Often it’s not glaringly obvious that we need to seek professional help. So we wait until we’re experiencing crippling anxiety, a deep depression, full-blown insomnia or seething self-loathing to finally contact a therapist.
In fact, many people do. According to some research, people wait years or even decades before seeking help.
However, going to therapy early — before problems become deeply entrenched — means we can feel better faster, and start the process of healing sooner.
According to psychotherapist Aaron Karmin, MA, LCPC, “Going to see a mental health professional when you experience some subtle signs, is no different than going to see a dentist when your gums bleed. If left unaddressed, these subtle signs become ‘impacted,’ like a wisdom tooth. This fosters infection and promotes disease.”
In other words, he said, when ignored or disregarded, subtle, occasional symptoms can turn into frequent, intense issues.
Understandably, it’s not easy to acknowledge that we need help. “It is human nature to want to avoid suffering or to try and escape it when it arises,” said Amber Baker, Ph.D, a psychologist who specializes in anxiety, trauma, relationships, and career and life transitions in Mission Viejo, Calif.
We might bury our thoughts and feelings by being extremely busy, using substances to numb out or simply suppressing and denying them, she said. We also might berate and judge ourselves for struggling in the first place and needing help. Or we might dismiss an issue, believing, “I don’t have it as bad as the guy down the street … who am I to complain?” Baker said.
Admitting you need to see a therapist may be difficult. But in the long run, it can help to improve your well-being and life. Therapy helps individuals better understand themselves; learn healthy ways to cope with stress; make decisions about their careers and relationships; adjust to big transitions; and lead a more fulfilling, satisfying life, Baker said.
Below, Karmin and Baker shared a range of subtle signs it might be time to seek therapy. (This isn’t an exhaustive list.)
“The body is the voice of emotions, eloquently communicating critical information about our current emotional state,” said Karmin, who practices at Urban Balance in Chicago, Ill. For instance, tight muscles and a sick sensation in your stomach might accompany fear, while a heightened heartbeat and body temperature might accompany rage, he said.
- Racing heartbeat
- Clenched fists
- Clenched jaw
- Sweaty palms
- Trouble sleeping
- Changes in appetite
- Changes in weight
Aggressive Feelings or Acts
- Frequently feeling angry or irritable
- Kicking, shoving, grabbing or hitting
- Throwing or breaking things
- Spreading rumors
- Regressive statements such as, “You did that on purpose”; “You deserve this”; “I’ll show you”; and “You started it.”
- Using drugs
- Driving recklessly
- Blaming everyone else
- Seeking out fights
Pessimism — like other perspectives — often is viewed as an innate or fixed trait (e.g., “this is just the way I am”). However, it’s actually a malleable approach you can change in therapy for the better.
Karmin shared this example: You have an important presentation at work. Days before you’re nauseated and exhausted and have muscle tension and headaches. You start ruminating: “If I screw up this presentation, I’ll get fired. I won’t have a career. I won’t be able to support my kids. I’ll have to resign myself to being a failure as an employee and a parent.”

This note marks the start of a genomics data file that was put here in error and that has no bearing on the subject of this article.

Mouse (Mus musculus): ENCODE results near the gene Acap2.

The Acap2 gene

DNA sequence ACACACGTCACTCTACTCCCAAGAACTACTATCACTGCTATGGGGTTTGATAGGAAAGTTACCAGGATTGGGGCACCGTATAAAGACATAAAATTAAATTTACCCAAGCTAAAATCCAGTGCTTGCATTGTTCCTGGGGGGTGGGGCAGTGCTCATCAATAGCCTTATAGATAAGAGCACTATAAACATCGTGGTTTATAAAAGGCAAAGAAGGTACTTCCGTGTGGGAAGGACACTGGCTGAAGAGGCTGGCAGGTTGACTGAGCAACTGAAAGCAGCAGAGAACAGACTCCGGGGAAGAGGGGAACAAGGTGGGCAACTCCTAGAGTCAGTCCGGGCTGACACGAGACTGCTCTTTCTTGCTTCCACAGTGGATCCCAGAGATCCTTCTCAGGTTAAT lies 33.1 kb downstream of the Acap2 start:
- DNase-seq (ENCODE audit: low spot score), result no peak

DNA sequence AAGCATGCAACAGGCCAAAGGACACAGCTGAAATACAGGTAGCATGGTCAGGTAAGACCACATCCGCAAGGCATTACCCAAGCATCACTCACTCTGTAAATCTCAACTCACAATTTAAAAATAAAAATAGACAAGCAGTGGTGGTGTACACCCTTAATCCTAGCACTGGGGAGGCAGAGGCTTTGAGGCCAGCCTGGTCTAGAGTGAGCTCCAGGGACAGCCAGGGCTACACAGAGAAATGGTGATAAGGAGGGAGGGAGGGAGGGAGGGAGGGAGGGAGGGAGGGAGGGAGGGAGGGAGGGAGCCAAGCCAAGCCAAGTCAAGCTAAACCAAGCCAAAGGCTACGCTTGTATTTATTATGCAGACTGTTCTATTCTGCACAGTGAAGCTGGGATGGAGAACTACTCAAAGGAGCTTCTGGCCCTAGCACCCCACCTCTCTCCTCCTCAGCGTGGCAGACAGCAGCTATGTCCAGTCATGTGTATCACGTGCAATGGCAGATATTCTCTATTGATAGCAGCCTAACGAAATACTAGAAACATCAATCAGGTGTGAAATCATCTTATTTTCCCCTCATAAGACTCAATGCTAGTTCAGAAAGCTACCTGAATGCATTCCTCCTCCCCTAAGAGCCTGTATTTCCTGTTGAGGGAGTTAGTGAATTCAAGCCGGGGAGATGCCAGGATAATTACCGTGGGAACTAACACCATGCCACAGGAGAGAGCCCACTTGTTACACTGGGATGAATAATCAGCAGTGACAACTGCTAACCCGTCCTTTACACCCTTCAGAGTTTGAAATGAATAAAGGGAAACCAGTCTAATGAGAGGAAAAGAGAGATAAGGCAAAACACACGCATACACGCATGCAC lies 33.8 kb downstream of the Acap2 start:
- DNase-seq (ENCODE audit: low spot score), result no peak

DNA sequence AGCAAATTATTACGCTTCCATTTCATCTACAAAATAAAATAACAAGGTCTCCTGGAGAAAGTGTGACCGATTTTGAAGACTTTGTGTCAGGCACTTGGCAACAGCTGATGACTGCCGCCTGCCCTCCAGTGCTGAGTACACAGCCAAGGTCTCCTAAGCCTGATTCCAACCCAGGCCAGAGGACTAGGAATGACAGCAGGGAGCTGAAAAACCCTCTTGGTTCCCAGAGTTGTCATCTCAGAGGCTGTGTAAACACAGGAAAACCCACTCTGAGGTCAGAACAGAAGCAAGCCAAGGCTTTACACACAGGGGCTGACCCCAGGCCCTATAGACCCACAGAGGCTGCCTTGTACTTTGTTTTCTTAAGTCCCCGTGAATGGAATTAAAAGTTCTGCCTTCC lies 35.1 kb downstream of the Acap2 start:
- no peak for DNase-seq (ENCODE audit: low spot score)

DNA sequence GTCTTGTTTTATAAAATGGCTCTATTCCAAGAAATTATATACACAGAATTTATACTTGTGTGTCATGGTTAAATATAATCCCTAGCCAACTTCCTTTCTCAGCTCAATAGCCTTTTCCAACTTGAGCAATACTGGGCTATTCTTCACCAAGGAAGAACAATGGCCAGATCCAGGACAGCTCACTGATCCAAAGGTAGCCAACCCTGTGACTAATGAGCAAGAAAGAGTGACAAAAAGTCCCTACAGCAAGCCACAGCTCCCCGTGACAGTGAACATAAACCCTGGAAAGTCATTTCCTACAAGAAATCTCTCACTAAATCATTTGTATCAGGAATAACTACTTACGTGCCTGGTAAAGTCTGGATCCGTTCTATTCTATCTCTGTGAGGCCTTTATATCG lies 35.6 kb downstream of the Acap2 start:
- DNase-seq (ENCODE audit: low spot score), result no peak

Working with a therapist can help you question and revise this thought process to a healthier outlook, he said: “I have dealt with setbacks all my life, I can deal with this, too. I am good employee whether I excel or not. I am not ever going to be superior or inferior. I am free to concentrate on what I have to do. All this worry only gets in my way.”
How we talk to ourselves is a clue into our well-being. It also drives our behavior — sometimes unbeknownst to us. Self-defeating thoughts may prompt self-defeating actions, such as staying in a job or relationship you don’t even like, because you’re convinced this is what you deserve.
Here are several examples of negative self-talk, which might warrant help: “I’m not good enough”; “I’m worthless”; “I don’t deserve happiness”; “I don’t deserve love”; and “I’m a horrible person.”
Karmin added these statements: “What’s the point in trying anymore?”; “What’s wrong with me?”
According to Baker, other subtle signs include: feeling confused or having trouble concentrating; feeling disconnected from yourself or your surroundings; losing interest in activities you previously found pleasurable; and experiencing mood swings.
Some people may only realize they have a problem after consequences from their behavior emerges, according to Karmin, who also pens the Psych Central blog “Anger Management.” For instance, he shared the example of people who grind their teeth. They don’t realize they’re stressed out until their dentist tells them they’ve been grinding their molars flat.
“[A]s they talk, many share how they fear failure, rejection, and isolation. They feel helpless and overwhelmed.”
Again, seeking therapy and working with a therapist are no easy feats. Both are vulnerable, brave acts.
Baker has worked with a range of individuals — everyone from couples to combat veterans to parents to kids. “My experiences have taught me that these men and women do not represent weakness, rather they are the strongest and most courageous people I have ever had the pleasure of knowing. It takes great courage and strength to face one’s issues, ask for help, learn new skills, and make efforts to grow and heal.”